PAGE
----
Delhi, 1947. The city swells with Partition refugees. Eager to escape the welter of pain and confusion that surrounds her, young Krishna applies on a whim for a position at a preschool in the princely state of Sirohi, itself on the cusp of transitioning into the republic of India. She is greeted on arrival with condescension for her refugee status, and treated with sexist disdain by Zutshi Sahib, the man charged with hiring for the position. Undaunted, Krishna fights back. But when an opportunity to become governess to the child maharaja Tej Singh Bahadur presents itself-and with it a chance to make Sirohi her new home once and for all there is no telling how long this idyll will last.
Part novel, part memoir, part feminist anthem, A Gujarat Here, A Gujarat There is not only a powerful tale of Partition loss and dislocation but also charts the odyssey of a spirited young woman determined to build a new identity for herself on her own terms.
KRISHNA SOBTI is one of the most respected writers in the Hindi canon. She won the Sahitya Akademi Award in 1980 for her novel Zindaginama, and in 1996 was awarded the Sahitya Akademi Fellowship, the highest award of the Akademi. In 2017, she received the Jnanpith Award for her contribution to Indian literature.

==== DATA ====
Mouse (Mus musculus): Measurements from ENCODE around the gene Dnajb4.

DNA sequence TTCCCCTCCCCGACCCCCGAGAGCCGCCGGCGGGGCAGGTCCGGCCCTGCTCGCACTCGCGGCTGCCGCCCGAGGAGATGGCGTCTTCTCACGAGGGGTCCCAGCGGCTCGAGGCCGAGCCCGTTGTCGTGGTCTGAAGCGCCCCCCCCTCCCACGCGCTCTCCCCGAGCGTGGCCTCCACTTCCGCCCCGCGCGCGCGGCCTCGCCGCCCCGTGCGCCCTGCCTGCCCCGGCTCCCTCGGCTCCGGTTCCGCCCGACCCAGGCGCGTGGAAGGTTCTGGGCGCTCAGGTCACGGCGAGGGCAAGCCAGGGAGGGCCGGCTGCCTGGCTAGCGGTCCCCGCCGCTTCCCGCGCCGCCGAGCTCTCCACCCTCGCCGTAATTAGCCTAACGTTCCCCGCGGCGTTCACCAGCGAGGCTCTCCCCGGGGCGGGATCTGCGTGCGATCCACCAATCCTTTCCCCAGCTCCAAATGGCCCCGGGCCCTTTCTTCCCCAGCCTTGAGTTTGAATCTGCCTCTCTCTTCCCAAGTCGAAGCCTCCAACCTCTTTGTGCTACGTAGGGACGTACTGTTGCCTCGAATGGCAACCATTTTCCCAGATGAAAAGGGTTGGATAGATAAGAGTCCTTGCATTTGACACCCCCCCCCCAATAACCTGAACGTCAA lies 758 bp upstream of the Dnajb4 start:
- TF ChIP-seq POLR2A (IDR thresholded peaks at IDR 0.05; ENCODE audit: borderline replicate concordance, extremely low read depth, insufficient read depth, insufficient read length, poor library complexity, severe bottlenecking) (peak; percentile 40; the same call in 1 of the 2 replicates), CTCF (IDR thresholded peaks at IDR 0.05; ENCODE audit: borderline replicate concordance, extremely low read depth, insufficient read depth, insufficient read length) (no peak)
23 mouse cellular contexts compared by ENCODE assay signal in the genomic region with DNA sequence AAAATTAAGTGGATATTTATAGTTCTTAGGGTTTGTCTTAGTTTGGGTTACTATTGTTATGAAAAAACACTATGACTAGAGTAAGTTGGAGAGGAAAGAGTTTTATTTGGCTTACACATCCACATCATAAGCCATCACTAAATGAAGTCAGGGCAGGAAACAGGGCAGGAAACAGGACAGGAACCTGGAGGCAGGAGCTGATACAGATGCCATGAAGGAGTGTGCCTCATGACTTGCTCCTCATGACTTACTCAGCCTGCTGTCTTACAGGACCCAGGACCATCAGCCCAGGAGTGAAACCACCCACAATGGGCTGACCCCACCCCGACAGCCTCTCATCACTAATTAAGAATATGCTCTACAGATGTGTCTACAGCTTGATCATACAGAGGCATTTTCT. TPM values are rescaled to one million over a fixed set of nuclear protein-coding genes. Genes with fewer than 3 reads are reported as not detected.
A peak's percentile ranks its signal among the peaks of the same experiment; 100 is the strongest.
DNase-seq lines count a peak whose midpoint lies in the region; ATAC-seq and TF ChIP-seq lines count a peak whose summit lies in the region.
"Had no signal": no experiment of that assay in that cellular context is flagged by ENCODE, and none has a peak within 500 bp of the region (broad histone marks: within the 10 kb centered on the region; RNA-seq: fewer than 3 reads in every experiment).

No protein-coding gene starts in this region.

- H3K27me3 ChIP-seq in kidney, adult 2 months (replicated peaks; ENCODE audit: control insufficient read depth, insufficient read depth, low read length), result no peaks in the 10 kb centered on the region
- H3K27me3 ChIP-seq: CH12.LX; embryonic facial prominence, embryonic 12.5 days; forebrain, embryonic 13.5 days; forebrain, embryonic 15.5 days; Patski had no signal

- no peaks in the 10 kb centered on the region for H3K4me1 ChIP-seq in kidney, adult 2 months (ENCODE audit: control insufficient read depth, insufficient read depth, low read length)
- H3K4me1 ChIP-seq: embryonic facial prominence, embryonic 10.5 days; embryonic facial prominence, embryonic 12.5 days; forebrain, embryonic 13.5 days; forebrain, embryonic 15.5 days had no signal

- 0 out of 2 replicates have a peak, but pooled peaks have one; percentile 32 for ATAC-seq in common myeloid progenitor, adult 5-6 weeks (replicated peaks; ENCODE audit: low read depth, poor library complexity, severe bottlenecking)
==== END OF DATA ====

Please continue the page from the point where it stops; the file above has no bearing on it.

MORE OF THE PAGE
DAISY ROCKWELL is an artist, writer and translator living in northern New England, USA. Her highly acclaimed translations include, among others, Upendranath Ashk's Falling Walls, Bhisham Sahni's Tamas and Khadija Mastur's The Women's Courtyard, all published in Penguin Classics.
I. Sobti Magic
Krishna Sobti is a magical being. Everyone knows this. From her experimental prose to her legendary parties to her unique sense of style to her male alter ego, the writer `Hashmat', everything about her is deeply considered and infused with her special warmth. I myself only had the opportunity to meet her in her nineties, but I consider myself much improved as a result. Perched on one of her sofas, strategizing when I might start asking her the meanings of particular words I wasn't able to find in the dictionary that no one else seemed to know, stuffing myself with the never-ending delicacies emerging from the kitchen, worrying that I would not be up to the task of translating her novel, I suddenly started to understand the answers to my questions without ever asking some of them at all. To sit in her presence is to open the Sobti, lexicon and immerse oneself in Sobti logic. Complex turns of phrase, confusing references, it all made sense once I was there. Translating Krishna Sobti and learning from her made me understand how to use my instincts and creativity to translate things that seemed untranslatable before, and it also taught me how read Sobti style.
II. Krishna Sobti Is Not Here to Tell You Stories
Yes, Krishna Sobti tells stories-interesting ones too-in her writing, and in conversation, but she has an equal if not greater interest in language and style. Her preferred forms have been the novella and the essay, and this is perhaps because she has sought to boil sentences, phrases and entire narratives into the smallest number of words possible. She claims she has never been a poet, but her prose resembles poetry more than anything else.